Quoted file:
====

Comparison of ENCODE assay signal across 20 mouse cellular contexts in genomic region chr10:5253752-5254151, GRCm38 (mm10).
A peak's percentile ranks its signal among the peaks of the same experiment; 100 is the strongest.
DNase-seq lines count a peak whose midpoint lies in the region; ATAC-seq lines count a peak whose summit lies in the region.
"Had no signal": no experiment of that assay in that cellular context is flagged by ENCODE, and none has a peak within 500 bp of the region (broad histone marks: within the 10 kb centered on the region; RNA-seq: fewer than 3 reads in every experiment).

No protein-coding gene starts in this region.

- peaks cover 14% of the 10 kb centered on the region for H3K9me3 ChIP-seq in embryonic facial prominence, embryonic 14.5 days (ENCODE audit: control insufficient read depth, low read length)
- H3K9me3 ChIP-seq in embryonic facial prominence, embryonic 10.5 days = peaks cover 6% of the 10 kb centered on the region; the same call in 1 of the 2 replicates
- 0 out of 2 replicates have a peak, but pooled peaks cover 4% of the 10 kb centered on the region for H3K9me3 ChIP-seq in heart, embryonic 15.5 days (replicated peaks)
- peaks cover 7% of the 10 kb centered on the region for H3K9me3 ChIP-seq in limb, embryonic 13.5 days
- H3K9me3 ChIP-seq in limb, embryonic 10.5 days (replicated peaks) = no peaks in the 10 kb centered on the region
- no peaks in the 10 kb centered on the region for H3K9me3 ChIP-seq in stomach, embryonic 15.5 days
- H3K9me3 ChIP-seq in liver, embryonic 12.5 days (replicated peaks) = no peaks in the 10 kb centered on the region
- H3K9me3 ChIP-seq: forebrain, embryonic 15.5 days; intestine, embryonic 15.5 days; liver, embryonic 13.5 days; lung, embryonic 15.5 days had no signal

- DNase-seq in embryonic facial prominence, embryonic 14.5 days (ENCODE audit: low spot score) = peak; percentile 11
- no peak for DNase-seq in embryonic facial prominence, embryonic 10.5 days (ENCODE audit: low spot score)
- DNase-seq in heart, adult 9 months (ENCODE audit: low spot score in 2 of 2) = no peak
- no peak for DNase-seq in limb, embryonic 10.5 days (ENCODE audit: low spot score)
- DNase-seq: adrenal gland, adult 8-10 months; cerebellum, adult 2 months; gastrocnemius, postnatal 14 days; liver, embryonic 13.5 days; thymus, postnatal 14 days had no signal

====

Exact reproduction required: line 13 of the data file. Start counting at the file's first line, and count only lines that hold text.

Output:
- H3K9me3 ChIP-seq: forebrain, embryonic 15.5 days; intestine, embryonic 15.5 days; liver, embryonic 13.5 days; lung, embryonic 15.5 days had no signal